Hearing Major Scale Intervals | Hub Guitar

Hearing Major Scale Intervals

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We're going to look at all of the notes in the major scale, and think of them in terms of their distance from the root of the scale. We'll do this in C, but it works in every key of course.

If you play two C's of the same exact type, that's called a unison.

From the first note of the scale to its second, we have a major second. That makes sense. It's the second note of the scale, and it's a major scale.

From the first note to the third we have a major third. That makes sense too.

From the first note to the fourth is a perfect fourth. This interval exists in most scales, whether major or minor, so it's called a perfect fourth.

From the first note to the fifth is a perfect fifth. Just like the perfect fourth, almost every scale has this same interval.

From the first note to the sixth is the major sixth.

From the first note to the seventh is the major seventh.

And finally from the first C to another C is an octave. It's the same note but it vibrates at twice the frequency so it sounds higher.

Once you've become familiar with these, you can start to recognize intervals by thinking of the lower note as being the root note of a major scale.

Let's try some practice. One thing you can do is just find any two notes on the guitar and try to quiz yourself and figure out what are those two notes. You want to think of the lower note as the root of the scale, and ask yourself in that major scale that would be built from the lower note, what role would the higher note play? In this case we have a major fifth. So if you can learn to recognize those by ear, find them on the guitar, all of the intervals that exist from the root to another note of a major scale, and then find random intervals and try to figure out what they are. That'll really help you so that when you are learning songs by ear, you can figure out what all the notes are and then you maybe don't need to go online and download tabs anymore.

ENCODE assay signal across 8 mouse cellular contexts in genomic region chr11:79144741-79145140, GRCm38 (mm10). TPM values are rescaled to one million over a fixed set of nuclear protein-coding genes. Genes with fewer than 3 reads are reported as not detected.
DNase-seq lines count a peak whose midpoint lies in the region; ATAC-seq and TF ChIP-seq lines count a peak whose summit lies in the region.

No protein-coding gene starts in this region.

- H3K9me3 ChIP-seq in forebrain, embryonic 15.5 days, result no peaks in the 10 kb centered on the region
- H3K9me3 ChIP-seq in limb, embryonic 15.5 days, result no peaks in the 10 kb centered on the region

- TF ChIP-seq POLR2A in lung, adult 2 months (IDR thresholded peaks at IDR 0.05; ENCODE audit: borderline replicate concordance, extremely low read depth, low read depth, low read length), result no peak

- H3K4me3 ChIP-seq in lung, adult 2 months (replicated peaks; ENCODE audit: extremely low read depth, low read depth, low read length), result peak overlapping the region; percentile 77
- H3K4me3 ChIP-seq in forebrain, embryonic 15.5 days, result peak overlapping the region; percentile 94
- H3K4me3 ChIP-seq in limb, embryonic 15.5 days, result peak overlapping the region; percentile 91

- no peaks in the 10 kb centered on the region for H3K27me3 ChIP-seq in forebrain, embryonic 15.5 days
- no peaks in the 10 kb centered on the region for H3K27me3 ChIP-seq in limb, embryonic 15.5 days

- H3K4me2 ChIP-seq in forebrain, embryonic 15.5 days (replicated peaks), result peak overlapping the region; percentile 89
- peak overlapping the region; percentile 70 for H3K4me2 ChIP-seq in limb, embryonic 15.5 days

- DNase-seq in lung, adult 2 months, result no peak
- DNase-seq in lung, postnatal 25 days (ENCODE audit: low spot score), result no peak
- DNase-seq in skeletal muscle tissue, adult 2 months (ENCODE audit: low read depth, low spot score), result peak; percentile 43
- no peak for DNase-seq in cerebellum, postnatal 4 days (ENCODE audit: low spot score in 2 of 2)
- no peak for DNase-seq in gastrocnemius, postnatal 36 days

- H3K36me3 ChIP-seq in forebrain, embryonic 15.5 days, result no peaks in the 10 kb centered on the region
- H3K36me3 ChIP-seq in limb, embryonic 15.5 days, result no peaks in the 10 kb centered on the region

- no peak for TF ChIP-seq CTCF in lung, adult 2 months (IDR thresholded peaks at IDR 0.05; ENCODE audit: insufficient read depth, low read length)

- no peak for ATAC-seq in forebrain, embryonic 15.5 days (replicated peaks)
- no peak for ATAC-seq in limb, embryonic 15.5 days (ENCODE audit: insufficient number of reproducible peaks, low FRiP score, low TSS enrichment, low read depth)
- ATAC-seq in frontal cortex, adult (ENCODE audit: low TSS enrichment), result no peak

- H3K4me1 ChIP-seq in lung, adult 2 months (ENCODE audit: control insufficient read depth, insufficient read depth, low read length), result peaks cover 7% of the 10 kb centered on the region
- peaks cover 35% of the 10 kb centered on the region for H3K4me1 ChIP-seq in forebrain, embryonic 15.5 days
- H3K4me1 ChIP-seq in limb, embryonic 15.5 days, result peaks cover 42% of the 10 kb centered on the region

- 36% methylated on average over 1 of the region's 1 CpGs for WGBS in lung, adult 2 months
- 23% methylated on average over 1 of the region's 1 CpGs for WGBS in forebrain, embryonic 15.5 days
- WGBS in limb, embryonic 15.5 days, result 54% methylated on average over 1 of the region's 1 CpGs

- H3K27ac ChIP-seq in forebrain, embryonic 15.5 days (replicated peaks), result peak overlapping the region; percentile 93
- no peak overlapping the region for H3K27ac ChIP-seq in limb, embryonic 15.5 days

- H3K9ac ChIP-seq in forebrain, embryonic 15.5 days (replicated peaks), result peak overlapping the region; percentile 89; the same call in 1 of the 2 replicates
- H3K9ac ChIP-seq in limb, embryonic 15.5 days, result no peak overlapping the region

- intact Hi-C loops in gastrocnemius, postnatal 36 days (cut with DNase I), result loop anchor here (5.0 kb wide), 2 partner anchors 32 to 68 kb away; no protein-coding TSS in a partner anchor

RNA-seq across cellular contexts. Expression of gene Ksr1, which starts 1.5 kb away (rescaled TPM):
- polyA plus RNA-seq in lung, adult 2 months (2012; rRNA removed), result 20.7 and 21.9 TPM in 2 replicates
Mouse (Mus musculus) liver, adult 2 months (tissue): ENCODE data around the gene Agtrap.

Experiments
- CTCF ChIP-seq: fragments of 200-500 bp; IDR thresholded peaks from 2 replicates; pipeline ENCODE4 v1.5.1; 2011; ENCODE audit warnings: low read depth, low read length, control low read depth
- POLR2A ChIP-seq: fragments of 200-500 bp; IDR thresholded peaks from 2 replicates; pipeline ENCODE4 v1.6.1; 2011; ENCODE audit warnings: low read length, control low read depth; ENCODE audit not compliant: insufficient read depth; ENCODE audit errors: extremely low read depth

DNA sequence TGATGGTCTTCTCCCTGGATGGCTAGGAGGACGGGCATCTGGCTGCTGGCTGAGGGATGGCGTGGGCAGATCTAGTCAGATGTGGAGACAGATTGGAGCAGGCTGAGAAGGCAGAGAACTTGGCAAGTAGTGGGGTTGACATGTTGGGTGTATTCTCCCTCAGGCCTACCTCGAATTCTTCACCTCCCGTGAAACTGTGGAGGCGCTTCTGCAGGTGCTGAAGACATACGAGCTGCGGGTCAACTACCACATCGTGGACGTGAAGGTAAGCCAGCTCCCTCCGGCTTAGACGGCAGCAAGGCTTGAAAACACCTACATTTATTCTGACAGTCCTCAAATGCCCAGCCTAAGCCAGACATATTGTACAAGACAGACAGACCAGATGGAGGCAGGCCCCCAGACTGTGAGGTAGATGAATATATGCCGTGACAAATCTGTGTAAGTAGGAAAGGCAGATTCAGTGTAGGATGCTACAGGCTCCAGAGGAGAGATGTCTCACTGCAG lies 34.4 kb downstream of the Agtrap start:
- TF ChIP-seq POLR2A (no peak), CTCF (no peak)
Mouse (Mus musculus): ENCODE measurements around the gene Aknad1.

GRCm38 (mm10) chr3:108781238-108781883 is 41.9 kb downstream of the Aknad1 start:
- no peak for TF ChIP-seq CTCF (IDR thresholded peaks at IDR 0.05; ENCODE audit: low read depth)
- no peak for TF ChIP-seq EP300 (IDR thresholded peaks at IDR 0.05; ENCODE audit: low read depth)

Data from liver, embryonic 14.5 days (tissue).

So What’s an Interval?

An interval is the distance between any two notes. For simple intervals, this distance can be as little as zero (two notes in unisonTwo notes of exactly the same pitch; for instance, two “C” notes. It is not possible to play a unison on a standard piano. On a guitar it is possible using two strings.) or as great as 12 (an octaveAn interval of twelve semitones. Octaves are very important in music theory.). Using the root of the major scale, we can think of the other notes in the scale as intervals above the root. Many of the possible intervals can be found this way. For example, the interval of two semitoneThe smallest possible distance between two pitches, also called a half step or minor second.s is called a major second and can be found between “C” and “D” of the major scale. But the interval of one semitone, called a minor second, can be found using “E” and “F”, but it cannot be found beginning on “C” when using this scale.

Learning to hear, play and sing all of these intervals is a very helpful skill to have in many areas: writing music, learning guitar by ear, and improvising.